CIS Consulting Group has sold its 24-year-old practice to a variety of interests, including a software company it once represented.
The firm, which also represented Sage’s Master Builder and Viewpoint Construction Software, sold its Timberline and Master Builder business in December to Maumee, Oh.-based reseller Aktion Associates Inc., top Sage partner Alliance Solutions Group, and Sage itself.
Specifically, nearly 1500 Timberline and Master Builder customers and 20 CIS employees went to Aktion Associates, and 400 customers – all on the West Coast -- are now handled by Alliance Solutions’ Manhattan Beach, Calif. office. The firm has sold Timberline for 17 of its 24 years in business. CIS also had Colorado-area customers, which are now being served by Sage direct sales.
CIS principals Chuck Elyea and Jim Campbell, as well as four sales reps, a marketing manager, two consultants, and a programmer are now a part of Viewpoint Construction Software, which will maintain an office in Charlotte, giving the Portland, Ore.-based company an East Coast presence.
The decision to essentially dissolve CIS Consulting came quickly, and was not without challenges, according to founder and chief executive Elyea, but it was one that had to be made.
Elyea noted the construction industry has been in a downturn in recent years, and as such his firm has seen some difficult times. He also said that pressure from Sage made it even more problematic to function without layoffs, as sales margins were trimmed because CIS was carrying a competing product, Viewpoint, which it only started to represent last April.
“I understood their point of wanting to make the channel stronger, but when I decided to be honest and spoke to Sage execs about our plan and how to minimize conflict, they couldn’t drop the fact that we were competing with them [by also representing Viewpoint], and they just made it difficult to do business,” said Elyea. “They initially said the only penalty was going to be losing a few points on commissions, but that wasn’t the case and their actions potentially threatened my business. I had the option of playing it out or just dropping Viewpoint, but with the current state of the market, I’d have to lay off 10 people, and I didn’t want to lose them.”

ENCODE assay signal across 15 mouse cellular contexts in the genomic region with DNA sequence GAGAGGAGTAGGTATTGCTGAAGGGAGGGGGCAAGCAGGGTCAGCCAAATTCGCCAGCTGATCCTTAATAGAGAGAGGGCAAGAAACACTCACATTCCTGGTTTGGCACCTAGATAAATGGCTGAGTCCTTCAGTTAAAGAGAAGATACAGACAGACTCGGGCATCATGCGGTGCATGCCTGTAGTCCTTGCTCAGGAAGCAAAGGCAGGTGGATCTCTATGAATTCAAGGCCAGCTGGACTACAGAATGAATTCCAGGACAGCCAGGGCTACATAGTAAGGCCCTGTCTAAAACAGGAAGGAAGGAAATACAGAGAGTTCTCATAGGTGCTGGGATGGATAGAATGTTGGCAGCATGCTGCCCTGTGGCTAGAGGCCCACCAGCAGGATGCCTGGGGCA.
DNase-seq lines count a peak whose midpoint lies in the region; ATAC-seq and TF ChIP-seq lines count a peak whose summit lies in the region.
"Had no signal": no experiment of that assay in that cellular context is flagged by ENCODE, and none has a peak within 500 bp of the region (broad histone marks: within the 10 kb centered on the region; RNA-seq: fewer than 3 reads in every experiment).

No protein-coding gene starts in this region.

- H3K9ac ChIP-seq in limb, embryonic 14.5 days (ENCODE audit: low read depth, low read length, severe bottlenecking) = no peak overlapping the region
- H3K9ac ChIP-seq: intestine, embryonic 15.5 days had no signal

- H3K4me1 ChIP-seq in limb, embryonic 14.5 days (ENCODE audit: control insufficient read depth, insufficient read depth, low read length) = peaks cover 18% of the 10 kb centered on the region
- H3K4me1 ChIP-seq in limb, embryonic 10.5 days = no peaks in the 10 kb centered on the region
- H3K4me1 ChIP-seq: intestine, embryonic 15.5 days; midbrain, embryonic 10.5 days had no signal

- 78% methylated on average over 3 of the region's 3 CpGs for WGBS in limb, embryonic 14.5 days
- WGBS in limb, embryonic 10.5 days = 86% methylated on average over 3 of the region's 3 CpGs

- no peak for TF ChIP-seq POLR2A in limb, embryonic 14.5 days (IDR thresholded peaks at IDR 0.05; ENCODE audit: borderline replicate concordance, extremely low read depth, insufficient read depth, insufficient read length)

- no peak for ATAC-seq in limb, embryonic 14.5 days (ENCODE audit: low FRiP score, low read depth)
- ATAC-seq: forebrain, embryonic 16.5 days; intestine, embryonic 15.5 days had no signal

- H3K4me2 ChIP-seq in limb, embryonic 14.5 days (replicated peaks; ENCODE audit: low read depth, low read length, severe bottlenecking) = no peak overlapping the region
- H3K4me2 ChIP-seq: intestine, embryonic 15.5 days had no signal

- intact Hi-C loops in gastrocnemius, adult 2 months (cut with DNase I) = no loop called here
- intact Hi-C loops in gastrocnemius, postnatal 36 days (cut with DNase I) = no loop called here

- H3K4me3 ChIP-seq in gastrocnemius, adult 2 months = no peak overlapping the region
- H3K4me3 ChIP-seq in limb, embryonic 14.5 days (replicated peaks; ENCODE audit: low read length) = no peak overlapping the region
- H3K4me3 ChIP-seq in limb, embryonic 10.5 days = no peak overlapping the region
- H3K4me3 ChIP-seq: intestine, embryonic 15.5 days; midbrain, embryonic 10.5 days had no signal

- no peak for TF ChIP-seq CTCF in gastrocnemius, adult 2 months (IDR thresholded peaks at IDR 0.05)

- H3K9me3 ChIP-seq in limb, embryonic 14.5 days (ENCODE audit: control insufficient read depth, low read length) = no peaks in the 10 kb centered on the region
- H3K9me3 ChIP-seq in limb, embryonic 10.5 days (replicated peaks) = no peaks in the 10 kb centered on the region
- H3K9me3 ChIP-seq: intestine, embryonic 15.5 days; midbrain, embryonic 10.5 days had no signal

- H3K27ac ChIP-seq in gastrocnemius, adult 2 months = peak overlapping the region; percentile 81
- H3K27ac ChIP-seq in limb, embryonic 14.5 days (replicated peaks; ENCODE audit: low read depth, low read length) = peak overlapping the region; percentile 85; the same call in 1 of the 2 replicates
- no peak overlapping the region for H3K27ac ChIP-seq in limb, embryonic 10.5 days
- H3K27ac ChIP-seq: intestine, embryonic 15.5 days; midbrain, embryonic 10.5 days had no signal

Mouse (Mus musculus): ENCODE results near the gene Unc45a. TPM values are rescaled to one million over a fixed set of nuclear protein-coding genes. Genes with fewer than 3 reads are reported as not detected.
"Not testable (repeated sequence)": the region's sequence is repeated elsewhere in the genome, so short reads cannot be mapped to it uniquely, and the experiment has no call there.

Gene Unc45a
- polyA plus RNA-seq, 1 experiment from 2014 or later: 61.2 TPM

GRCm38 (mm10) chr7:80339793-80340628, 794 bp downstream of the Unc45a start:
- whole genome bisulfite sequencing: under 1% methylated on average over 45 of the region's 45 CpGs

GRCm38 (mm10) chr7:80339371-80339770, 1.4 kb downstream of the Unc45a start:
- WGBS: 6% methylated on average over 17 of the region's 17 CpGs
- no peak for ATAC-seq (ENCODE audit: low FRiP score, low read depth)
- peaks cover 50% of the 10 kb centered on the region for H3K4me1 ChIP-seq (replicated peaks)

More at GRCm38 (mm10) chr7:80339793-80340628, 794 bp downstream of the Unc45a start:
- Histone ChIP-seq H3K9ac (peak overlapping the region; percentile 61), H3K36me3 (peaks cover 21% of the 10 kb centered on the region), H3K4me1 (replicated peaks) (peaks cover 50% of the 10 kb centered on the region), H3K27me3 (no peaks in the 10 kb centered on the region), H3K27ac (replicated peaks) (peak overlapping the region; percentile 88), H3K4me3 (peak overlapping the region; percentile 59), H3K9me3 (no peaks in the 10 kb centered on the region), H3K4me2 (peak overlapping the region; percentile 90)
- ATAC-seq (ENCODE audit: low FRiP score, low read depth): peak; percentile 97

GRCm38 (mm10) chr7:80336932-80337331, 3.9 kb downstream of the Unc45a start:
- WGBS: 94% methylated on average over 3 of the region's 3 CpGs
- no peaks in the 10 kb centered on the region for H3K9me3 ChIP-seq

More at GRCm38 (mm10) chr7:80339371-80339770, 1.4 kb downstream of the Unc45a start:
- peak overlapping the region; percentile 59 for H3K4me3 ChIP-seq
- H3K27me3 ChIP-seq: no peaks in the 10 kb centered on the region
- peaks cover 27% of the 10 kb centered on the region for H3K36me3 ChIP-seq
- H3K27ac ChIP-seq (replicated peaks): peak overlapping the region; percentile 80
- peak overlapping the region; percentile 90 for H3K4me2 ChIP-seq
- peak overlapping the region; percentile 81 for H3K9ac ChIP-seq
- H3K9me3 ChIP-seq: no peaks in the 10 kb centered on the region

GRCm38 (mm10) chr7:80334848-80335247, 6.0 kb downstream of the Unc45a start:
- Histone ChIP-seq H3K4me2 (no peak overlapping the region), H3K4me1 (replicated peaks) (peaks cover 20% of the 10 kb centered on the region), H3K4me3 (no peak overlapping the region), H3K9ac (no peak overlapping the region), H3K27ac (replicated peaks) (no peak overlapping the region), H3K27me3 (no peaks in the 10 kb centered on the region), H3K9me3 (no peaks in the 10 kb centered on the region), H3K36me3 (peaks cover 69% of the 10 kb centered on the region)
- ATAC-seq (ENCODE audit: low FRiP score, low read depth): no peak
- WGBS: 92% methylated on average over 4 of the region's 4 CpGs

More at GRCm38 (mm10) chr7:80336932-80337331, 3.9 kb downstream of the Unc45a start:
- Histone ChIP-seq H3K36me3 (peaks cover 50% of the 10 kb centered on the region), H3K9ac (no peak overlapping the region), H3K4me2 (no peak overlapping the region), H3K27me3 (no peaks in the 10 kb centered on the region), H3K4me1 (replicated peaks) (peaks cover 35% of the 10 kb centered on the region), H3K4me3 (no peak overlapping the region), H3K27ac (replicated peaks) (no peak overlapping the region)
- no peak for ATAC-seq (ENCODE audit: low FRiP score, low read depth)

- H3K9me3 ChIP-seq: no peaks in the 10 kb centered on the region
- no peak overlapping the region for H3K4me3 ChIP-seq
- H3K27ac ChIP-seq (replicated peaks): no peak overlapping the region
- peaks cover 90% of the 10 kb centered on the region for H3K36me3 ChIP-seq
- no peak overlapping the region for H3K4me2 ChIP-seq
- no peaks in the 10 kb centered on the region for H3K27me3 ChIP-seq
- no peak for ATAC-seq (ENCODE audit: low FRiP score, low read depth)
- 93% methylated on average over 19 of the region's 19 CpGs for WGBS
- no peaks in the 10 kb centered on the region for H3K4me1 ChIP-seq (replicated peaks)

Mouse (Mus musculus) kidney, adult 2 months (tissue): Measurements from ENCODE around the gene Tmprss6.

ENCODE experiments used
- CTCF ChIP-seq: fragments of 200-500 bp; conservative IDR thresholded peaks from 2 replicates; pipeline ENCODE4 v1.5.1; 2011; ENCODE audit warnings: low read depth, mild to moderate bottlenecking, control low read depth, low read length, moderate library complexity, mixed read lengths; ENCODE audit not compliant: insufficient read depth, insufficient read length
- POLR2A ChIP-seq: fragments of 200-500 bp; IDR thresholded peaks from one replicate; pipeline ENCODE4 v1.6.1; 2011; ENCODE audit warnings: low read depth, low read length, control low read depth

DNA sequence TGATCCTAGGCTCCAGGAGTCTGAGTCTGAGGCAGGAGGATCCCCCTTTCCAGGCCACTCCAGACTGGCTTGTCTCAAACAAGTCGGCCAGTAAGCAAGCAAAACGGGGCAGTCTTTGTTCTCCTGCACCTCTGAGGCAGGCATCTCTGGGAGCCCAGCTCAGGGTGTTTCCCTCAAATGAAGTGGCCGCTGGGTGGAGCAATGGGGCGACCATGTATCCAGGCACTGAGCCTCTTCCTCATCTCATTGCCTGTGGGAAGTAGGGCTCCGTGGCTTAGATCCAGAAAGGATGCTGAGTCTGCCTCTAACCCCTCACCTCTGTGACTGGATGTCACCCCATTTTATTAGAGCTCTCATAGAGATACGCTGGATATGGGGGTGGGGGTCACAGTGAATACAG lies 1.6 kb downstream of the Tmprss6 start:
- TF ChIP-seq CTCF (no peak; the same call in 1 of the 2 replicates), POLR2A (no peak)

Elyea explained that late last year, he approached Aktion, whom he’d had a good and “trusting” relationship with, about buying the practice. They agreed and worked out the terms. However, Elyea claims Sage blocked the sale to Aktion, saying the entire practice could not be sold to just one firm and “strongly suggested” their West Coast business be sold to another major Timberline reseller and top Sage partner, Alliance Solutions. Sage in turn decided to service CIS’s Colorado clients.
While Sage did not comment on the specifics of this transaction, Jon Witty, vice president, and general manager for Sage Construction & Real Estate solutions, issued a statement on the matter.
“The construction and real estate market continues to be challenging,” he said. “Under these conditions not all businesses will meet performance expectations. When this happens, companies look at best options to refocus their efforts and exit the business. We understand this is the case with our former partner, CIS Group, and we wish them the best. Sage Construction and Real Estate continues to see strong year over year growth in license revenue and new customer acquisition through our partners. Through this partnership, we remain the market share leader and the gold standard in construction.”
For its part, Aktion would not have been able to properly service CIS’s West Coast clients, as it primarily focuses on Midwest business, according to Aktion director of marketing Libby Beemer.
“We have a very strong business here in the Midwest and around our headquarters here in Ohio,” said Beemer. “These are our roots, and we made an effort to cultivate that territory, as well as experiencing significant growth with all of our industry verticals, not just Timberline and construction. I think this acquisition really made sense. It’s a geography that’s close to us, and we’ve always had a good relationship with Chuck [Elyea] and CIS. They have a similar business model, but with their other customers [in Colorado and California] the territory is significantly further away than where our focus is right now, so it didn’t make sense for us to pick up that part of the business.”
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